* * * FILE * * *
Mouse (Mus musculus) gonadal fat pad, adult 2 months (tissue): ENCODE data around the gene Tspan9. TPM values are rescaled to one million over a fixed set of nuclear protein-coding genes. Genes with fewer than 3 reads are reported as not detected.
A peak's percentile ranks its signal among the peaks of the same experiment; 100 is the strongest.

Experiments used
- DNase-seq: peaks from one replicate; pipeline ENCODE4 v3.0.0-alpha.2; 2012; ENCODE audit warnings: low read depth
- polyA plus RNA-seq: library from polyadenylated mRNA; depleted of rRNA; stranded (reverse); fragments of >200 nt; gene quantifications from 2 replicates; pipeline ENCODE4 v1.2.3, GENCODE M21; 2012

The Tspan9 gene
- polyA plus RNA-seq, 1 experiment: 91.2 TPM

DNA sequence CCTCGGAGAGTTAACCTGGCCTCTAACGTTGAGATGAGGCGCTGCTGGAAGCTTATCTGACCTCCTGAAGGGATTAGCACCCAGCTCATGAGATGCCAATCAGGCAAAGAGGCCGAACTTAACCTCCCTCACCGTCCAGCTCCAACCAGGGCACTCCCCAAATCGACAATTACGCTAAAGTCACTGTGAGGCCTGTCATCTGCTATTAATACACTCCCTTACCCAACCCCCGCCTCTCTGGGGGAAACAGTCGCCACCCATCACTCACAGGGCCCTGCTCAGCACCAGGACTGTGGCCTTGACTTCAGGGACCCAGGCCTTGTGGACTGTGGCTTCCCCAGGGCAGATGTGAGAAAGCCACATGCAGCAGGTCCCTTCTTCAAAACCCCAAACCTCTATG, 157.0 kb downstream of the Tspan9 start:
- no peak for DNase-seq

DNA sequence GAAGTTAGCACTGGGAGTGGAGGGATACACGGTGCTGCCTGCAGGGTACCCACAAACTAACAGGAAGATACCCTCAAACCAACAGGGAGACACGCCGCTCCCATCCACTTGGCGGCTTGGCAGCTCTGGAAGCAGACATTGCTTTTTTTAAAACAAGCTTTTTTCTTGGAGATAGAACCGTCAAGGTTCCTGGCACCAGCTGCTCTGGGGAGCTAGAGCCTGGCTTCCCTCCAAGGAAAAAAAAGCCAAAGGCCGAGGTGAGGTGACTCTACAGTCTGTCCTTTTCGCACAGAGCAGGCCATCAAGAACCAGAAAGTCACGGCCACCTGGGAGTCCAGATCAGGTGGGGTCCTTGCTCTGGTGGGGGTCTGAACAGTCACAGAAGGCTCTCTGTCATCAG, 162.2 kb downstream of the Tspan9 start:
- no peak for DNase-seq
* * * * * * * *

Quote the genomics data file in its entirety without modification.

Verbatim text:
Mouse (Mus musculus) gonadal fat pad, adult 2 months (tissue): ENCODE data around the gene Tspan9. TPM values are rescaled to one million over a fixed set of nuclear protein-coding genes. Genes with fewer than 3 reads are reported as not detected.
A peak's percentile ranks its signal among the peaks of the same experiment; 100 is the strongest.

Experiments used
- DNase-seq: peaks from one replicate; pipeline ENCODE4 v3.0.0-alpha.2; 2012; ENCODE audit warnings: low read depth
- polyA plus RNA-seq: library from polyadenylated mRNA; depleted of rRNA; stranded (reverse); fragments of >200 nt; gene quantifications from 2 replicates; pipeline ENCODE4 v1.2.3, GENCODE M21; 2012

The Tspan9 gene
- polyA plus RNA-seq, 1 experiment: 91.2 TPM

DNA sequence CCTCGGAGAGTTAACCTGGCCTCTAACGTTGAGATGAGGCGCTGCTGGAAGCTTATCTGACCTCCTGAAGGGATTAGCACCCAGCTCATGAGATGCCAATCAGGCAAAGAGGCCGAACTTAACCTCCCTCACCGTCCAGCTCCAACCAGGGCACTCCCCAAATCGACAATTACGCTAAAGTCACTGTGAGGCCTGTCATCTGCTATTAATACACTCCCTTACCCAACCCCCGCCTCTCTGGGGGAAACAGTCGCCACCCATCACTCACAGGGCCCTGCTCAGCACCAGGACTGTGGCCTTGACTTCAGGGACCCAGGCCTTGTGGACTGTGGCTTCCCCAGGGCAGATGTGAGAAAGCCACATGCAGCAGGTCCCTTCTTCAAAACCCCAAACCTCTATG, 157.0 kb downstream of the Tspan9 start:
- no peak for DNase-seq

DNA sequence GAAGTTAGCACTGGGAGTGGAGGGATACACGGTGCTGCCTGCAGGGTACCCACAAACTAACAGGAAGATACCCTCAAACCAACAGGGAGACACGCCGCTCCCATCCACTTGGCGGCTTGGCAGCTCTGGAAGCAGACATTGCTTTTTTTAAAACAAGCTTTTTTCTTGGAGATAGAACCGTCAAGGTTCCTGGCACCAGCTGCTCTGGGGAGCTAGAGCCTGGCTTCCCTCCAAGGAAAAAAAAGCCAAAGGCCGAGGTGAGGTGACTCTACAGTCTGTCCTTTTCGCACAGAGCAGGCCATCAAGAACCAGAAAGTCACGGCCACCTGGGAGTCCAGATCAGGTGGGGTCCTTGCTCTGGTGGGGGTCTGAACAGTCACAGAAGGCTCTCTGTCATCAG, 162.2 kb downstream of the Tspan9 start:
- no peak for DNase-seq